As for next steps, House Majority Leader Nancy Pelosi said that the House of Representatives will quickly pass the Senate version of the SCHIP legislation, eliminating the need for a conference committee. This means it will be on President Obama’s desk in the next week or two.

Jocelyn Guyer is the deputy executive director at the Center for
Children and Families (CCF) and a senior researcher at the Georgetown
University Health Policy Institute. This post represents her personal
opinion not that of the Institute.

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Josh
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Josh

Anyone who thinks illegals wont be able to access this program is a fool. I keep hearing people say “Are you going to punish a 5 year old because his father is an illegal alien?” I’m not punishing him. If his father hadn’t brought him here in the first place then there would be no problem. Lets be perfectly clear on the moral argument here. It is not my fault there are children of illegal aliens in this country. It is the illegal alien’s fault. Thier unethical actions cannot create a moral dilemma for this country. Giving any benefits to… Read more »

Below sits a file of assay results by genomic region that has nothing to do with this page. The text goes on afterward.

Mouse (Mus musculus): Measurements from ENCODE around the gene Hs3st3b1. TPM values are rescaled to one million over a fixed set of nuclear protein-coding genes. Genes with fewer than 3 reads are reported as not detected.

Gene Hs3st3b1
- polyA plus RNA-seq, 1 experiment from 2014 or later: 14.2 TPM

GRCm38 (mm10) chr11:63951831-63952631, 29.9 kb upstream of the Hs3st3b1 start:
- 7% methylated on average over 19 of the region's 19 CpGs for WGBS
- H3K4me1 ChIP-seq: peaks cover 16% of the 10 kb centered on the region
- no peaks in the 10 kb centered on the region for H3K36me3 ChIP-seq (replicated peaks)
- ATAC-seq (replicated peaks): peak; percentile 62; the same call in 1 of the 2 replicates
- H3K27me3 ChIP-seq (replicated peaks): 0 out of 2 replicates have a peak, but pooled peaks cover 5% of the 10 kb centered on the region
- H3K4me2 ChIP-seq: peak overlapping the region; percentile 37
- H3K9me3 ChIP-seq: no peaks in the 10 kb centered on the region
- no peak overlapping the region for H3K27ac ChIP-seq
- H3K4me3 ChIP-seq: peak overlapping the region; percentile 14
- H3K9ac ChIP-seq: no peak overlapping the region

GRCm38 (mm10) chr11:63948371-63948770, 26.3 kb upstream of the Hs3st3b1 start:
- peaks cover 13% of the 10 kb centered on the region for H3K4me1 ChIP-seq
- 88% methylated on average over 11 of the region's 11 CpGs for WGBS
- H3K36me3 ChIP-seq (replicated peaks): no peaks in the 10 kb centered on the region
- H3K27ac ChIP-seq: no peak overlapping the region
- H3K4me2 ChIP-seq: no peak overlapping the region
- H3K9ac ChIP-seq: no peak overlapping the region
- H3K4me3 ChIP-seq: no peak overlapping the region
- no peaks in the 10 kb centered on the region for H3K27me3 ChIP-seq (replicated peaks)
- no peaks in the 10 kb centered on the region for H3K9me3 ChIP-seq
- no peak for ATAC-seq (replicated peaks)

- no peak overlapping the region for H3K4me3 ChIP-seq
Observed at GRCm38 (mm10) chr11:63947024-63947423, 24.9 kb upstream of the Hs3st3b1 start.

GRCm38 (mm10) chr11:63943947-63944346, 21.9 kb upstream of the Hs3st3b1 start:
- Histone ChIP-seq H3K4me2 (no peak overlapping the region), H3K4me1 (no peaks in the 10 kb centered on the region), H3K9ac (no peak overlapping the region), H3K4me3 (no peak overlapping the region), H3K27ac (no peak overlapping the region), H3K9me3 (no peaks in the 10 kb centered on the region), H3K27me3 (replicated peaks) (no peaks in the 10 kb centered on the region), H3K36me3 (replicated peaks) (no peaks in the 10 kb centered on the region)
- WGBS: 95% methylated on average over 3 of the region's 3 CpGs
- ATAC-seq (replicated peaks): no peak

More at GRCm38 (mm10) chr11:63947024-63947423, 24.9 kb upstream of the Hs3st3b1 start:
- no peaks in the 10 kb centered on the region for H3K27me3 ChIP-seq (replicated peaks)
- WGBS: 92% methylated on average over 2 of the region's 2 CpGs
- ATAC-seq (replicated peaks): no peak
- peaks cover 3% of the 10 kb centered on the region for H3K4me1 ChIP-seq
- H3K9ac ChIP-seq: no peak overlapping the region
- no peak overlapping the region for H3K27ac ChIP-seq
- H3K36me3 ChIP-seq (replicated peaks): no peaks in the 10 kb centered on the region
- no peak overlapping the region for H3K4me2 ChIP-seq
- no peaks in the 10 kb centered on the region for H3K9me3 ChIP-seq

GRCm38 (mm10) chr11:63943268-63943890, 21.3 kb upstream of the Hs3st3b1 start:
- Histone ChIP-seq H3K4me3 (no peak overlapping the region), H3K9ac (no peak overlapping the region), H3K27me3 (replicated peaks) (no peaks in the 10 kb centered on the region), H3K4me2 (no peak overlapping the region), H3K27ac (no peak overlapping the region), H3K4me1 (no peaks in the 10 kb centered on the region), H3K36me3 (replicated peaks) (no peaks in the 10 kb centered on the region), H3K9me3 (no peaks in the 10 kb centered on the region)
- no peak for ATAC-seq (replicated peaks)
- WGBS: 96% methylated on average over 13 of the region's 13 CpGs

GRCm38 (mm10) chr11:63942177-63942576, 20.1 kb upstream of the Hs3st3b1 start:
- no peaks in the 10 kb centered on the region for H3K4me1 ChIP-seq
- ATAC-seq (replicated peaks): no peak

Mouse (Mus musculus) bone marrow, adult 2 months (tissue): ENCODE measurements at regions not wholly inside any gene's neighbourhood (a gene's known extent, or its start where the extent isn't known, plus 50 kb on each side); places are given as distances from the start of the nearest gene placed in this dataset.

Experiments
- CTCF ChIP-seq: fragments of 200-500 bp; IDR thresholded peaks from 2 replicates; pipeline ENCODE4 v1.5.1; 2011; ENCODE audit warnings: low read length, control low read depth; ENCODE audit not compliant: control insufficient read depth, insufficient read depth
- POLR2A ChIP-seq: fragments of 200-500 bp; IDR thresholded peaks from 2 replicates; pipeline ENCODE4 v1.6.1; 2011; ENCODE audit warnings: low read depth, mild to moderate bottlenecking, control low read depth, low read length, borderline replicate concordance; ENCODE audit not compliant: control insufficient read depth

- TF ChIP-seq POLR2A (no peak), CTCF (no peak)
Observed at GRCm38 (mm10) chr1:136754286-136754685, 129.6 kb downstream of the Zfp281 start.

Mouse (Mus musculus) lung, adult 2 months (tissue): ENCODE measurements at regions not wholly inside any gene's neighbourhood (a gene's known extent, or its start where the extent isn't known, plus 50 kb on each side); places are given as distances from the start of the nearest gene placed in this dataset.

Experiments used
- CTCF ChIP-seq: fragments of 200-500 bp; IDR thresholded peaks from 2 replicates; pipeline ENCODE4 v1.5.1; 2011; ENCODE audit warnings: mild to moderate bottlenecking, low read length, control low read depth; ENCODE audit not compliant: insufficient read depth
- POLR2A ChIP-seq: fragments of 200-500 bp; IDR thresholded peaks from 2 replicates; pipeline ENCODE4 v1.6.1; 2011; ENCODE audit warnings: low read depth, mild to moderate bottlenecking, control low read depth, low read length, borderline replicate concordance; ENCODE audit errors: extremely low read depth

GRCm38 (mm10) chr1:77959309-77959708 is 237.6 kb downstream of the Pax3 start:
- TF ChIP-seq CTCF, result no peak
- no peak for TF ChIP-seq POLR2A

don
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don

every small business owner like me will be droping family coverage for employees tomorrow. i am meeting with my bcbs rep. next wk to discuss next years premiums without the children. none of my employees makes over 80k a year.

Nate
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Nate